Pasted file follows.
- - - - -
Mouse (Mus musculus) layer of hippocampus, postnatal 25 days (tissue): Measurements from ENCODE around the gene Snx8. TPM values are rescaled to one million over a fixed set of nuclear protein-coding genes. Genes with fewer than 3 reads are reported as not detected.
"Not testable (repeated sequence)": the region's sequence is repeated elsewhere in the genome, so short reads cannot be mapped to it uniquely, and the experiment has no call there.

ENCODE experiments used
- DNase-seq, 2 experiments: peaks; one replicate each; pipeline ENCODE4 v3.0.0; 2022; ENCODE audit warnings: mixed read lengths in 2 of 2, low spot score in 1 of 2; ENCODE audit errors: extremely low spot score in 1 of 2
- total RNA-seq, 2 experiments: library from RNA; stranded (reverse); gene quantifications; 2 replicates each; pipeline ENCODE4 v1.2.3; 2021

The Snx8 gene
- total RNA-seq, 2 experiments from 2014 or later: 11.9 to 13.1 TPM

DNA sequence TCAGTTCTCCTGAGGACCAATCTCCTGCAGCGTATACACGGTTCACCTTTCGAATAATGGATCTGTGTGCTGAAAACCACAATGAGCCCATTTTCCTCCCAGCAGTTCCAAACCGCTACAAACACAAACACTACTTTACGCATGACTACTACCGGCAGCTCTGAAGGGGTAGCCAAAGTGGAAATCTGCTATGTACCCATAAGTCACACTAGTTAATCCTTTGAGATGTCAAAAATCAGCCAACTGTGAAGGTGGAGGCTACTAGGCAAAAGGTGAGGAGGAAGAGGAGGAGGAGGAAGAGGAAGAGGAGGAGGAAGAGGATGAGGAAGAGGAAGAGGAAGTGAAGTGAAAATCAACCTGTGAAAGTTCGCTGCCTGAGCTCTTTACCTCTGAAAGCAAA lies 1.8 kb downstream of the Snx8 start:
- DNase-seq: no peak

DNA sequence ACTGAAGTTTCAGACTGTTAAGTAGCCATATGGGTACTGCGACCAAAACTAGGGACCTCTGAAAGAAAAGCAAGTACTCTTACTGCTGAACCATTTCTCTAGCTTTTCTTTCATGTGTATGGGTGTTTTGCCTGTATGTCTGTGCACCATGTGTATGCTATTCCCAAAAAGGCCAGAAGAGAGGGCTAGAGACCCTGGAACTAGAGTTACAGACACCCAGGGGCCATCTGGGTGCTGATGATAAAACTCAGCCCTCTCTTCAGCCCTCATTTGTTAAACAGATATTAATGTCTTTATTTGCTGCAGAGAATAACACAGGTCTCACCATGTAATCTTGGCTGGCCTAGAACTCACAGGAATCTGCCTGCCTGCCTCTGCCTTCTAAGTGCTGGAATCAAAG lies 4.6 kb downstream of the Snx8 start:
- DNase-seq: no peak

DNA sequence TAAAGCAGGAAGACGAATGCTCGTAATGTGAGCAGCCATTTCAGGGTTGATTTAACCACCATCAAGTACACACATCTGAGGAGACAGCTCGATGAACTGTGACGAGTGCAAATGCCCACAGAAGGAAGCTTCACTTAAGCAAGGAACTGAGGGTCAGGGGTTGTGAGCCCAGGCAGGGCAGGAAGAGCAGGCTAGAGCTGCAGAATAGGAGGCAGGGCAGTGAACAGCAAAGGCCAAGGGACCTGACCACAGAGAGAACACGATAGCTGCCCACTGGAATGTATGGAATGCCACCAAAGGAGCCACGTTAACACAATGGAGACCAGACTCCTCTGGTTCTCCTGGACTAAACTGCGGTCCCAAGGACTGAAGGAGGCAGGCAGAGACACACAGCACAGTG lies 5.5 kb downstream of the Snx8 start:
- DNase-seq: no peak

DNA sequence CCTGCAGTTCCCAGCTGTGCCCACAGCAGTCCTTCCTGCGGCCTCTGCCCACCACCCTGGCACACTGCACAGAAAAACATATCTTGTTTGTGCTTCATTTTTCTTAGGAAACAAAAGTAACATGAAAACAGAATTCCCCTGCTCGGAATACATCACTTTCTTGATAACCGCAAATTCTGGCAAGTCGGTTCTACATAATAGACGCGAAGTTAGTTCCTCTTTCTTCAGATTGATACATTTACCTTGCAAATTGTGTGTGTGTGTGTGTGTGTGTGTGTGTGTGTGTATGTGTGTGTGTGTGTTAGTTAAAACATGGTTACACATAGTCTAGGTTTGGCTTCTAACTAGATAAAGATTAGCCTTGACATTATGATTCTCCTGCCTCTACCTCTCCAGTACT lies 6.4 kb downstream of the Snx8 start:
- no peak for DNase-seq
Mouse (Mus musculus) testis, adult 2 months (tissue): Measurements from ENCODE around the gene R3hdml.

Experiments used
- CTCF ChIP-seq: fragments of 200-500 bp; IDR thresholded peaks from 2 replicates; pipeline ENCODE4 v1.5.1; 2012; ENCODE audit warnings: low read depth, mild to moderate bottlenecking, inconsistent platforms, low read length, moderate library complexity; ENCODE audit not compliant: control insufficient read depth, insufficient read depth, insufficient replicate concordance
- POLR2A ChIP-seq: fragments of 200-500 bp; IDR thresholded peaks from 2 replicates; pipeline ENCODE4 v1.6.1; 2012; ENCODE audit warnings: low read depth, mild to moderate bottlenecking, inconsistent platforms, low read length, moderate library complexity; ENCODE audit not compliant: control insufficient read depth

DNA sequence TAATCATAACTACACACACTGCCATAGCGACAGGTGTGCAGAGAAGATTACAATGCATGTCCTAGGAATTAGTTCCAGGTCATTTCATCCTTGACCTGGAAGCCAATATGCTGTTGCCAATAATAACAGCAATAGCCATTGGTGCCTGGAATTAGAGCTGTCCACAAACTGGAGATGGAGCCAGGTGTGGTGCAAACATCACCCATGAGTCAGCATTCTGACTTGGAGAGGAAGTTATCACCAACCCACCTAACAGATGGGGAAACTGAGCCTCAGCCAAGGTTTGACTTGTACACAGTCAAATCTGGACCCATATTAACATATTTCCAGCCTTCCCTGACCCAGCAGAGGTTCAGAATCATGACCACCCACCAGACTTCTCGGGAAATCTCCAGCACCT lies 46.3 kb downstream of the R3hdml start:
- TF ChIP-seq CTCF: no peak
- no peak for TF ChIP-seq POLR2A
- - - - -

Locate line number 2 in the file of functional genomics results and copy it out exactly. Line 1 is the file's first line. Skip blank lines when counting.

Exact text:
"Not testable (repeated sequence)": the region's sequence is repeated elsewhere in the genome, so short reads cannot be mapped to it uniquely, and the experiment has no call there.